Warning: Contains Plot Spoilers!
By Brent Hartinger
Russel Middlebrook is convinced he’s the only gay kid at Robert L. Goodkind High School. Then his online gay-chat buddy turns out to be none other than Kevin, the popular but closeted star of the school’s baseball team. Soon Russel meets other gay students too. There’s his best friend, Min, who reveals she‘s bisexual; Min’s soccer-playing girlfriend, Terese; and Terese’s politically active friend, Ike.
But how can kids this diverse get together without drawing attention to themselves? “We just choose a club that’s so boring nobody in their right mind would ever in a million years join it. We could call in the Geography Club!”
Geography Club is for anyone, gay or straight, who’s ever felt like an outsider–a fast-paced and funny tale of teenagers who may not learn any actual geography in their latest club, but who discover plenty about the treacherous social terrain of high school, and the even more dangerous landscape of the human heart.
Major Themes and Ideas
(1) Bullying can come in many forms, and can even exist between friends.
(2) Superficial differences sometimes mask underlying similarities; people are not always what they appear.
(3) Peer support counters peer pressure.
(4) Forgiveness is an essential part of friendship.
(5) Being a fully mature, ethical person sometimes means putting the concerns of other people ahead of oneself.
(1) At the beginning of the book, Russel feels different from everyone else in his school. Is he really that different? Is what ways is he the same? Some critics have called Russel an “everyboy” and a “universal character”? How can a character who feels “different” also be called “universal”?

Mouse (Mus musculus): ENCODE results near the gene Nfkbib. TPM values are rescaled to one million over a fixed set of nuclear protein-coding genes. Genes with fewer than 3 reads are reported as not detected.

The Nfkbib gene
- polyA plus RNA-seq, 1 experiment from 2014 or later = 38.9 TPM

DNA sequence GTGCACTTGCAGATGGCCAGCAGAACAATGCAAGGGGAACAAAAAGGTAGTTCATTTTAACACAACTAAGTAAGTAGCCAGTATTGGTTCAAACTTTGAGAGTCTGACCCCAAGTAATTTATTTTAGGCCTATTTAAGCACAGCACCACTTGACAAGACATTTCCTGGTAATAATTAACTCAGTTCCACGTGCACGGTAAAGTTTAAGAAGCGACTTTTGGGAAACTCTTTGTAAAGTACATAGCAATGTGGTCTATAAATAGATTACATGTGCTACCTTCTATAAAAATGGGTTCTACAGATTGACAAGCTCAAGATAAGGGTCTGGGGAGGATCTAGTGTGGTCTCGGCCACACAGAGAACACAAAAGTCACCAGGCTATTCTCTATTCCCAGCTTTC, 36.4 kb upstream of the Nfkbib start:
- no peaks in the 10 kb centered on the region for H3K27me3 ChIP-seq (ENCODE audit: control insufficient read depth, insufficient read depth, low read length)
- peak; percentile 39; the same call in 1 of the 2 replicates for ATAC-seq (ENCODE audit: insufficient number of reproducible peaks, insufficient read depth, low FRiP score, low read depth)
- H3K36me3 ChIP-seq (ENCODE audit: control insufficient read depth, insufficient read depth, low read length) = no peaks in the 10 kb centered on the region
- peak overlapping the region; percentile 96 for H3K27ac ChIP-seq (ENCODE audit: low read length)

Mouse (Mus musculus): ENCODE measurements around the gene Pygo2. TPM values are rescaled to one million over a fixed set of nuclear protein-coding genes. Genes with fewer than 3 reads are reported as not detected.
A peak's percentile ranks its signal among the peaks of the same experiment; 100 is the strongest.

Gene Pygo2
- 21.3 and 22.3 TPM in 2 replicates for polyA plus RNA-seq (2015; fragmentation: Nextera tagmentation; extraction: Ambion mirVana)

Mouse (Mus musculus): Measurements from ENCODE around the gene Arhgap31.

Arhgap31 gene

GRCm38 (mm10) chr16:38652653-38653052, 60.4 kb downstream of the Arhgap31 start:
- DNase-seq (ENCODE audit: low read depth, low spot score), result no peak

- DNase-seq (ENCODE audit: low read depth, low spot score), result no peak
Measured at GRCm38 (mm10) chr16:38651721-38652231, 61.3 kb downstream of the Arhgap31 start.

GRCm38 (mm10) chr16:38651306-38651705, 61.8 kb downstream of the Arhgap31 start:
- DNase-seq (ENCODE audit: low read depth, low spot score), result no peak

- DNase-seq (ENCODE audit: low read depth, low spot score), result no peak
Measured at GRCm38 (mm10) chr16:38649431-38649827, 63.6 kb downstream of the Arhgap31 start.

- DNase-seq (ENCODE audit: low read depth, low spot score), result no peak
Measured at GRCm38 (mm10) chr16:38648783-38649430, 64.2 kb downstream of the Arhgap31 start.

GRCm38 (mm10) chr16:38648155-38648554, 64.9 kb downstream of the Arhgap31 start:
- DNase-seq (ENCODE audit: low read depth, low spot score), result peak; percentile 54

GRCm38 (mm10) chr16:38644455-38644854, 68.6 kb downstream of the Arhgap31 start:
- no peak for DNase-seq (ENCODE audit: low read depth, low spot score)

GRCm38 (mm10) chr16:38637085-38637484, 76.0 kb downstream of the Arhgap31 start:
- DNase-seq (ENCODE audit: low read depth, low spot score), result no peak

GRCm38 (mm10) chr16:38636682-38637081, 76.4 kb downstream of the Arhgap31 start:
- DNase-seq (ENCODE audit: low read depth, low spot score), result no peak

(2) The Geography Club never discusses actual geography, but the members do learn about a geography of sorts. What do they learn? Why does Russel compare the locker room to a battle zone, and why does he think of the school’s various cliques and social groups as “countries”? Is that an accurate description of a high school campus?
(3) Adults almost never appear in the book. Why do you think the author chose to do this? In what areas are adults an important part of your life? In way areas are adults not an important part?
(4) In the book, bullying takes many forms. Give examples. Can a friend bully a friend? What about sexual partners? What is bullying anyway? Is a person who claims he or she is being harassed always right?
(5) When Russel is trying to decide whether to forgive Gunnar, he remembers how Min had forgiven him, and he thinks, “It was funny how everything was fitting together like this.” In what ways do the different characters in the book reverse roles? Was Min right to forgive Russel? Was Russel right to forgive Gunnar? Kevin?
(6) Through the course of the book, Russel experiences life as a not-so-popular kid (in the “Borderlands of Respectability”); an extremely popular kid (“the Land of the Popular”); and a total loser (“Outcast Island”). Why do you think the author had Russel see life from all those points-of-view? Have you ever experienced a shift in popularity?
(7) In the end, Russel and Min decide to break up with Kevin and Terese. Did they both make the right choice? Could their relationships have worked out if they’d stayed together? How were the two relationships the same, and how were they different? Is Kevin a bad person? Is Terese a bad person?
(8) Several times in the book, Russel compares Brian Bund to Jesus Christ. What point is he trying to make? What role does Brian play in the book, and in the school?
(9) These days, some high schools are very accepting of openly gay students, other less so. What was/is your high school like in this respect? If a school is accepting of gay students, does that make the book less relevant?
Suggested Class Projects
(1) Have students make a map or globe of the “countries” (i.e. cliques) at their own school. Which “countries” are the largest, and why? If they were real countries, which would be the largest? The most powerful?
(2) Hold a “United Nations” meeting, where the different “countries” (i.e. cliques) at your school have a session. Have the “ambassadors” to the countries list their major grievances, and have other “ambassadors” respond. End with a discussion of the ways in which the “countries” share common ground. (For an interesting twist, require than all students represent a clique other than the one they’re actually in.)
(3) Have the class brainstorm to come up with all the words that people use to harass or bully other people. Use a poster or blackboard to list them all. Talk about the ways in which a person might feel being called these names. Encourage students to be creative in words that could be used to bully.